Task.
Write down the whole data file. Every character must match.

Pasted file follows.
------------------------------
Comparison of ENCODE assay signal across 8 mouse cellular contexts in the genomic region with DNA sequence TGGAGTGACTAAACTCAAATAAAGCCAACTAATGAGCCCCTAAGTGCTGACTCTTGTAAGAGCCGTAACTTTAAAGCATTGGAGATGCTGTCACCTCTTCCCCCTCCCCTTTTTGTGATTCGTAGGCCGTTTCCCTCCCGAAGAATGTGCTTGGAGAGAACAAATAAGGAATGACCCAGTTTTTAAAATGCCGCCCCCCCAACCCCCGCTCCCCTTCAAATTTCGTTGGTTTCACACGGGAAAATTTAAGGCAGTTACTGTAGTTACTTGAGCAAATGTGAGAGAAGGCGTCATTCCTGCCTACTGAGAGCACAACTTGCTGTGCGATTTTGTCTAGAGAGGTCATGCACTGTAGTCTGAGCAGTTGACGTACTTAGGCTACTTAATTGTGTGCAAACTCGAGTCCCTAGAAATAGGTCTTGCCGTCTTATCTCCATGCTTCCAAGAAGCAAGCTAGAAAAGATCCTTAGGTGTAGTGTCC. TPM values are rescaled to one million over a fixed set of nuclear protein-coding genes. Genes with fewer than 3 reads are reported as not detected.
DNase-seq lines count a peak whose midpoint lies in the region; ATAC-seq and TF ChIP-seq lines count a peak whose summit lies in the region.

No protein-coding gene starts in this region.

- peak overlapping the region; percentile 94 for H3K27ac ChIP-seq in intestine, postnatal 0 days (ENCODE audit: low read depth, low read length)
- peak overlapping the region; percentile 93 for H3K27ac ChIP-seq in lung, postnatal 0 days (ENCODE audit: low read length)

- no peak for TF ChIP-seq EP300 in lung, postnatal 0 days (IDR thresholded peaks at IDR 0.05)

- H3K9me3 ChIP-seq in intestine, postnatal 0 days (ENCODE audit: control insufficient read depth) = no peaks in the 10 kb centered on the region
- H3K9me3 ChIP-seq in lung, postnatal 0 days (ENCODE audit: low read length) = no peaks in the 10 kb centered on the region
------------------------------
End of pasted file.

Comparison of ENCODE assay signal across 8 mouse cellular contexts in the genomic region with DNA sequence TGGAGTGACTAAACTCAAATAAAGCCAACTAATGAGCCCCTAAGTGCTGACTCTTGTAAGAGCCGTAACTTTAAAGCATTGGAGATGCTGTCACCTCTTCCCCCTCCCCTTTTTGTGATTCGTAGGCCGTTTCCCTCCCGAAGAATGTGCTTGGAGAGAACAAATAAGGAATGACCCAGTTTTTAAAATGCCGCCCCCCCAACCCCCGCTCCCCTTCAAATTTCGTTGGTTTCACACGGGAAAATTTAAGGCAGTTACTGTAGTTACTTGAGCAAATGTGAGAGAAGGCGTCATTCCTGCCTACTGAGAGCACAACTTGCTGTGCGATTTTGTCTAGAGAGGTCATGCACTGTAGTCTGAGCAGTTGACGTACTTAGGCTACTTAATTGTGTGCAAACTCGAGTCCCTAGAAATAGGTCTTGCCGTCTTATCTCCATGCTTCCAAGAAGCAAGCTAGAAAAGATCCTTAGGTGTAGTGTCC. TPM values are rescaled to one million over a fixed set of nuclear protein-coding genes. Genes with fewer than 3 reads are reported as not detected.
DNase-seq lines count a peak whose midpoint lies in the region; ATAC-seq and TF ChIP-seq lines count a peak whose summit lies in the region.

No protein-coding gene starts in this region.

- peak overlapping the region; percentile 94 for H3K27ac ChIP-seq in intestine, postnatal 0 days (ENCODE audit: low read depth, low read length)
- peak overlapping the region; percentile 93 for H3K27ac ChIP-seq in lung, postnatal 0 days (ENCODE audit: low read length)

- no peak for TF ChIP-seq EP300 in lung, postnatal 0 days (IDR thresholded peaks at IDR 0.05)

- H3K9me3 ChIP-seq in intestine, postnatal 0 days (ENCODE audit: control insufficient read depth) = no peaks in the 10 kb centered on the region
- H3K9me3 ChIP-seq in lung, postnatal 0 days (ENCODE audit: low read length) = no peaks in the 10 kb centered on the region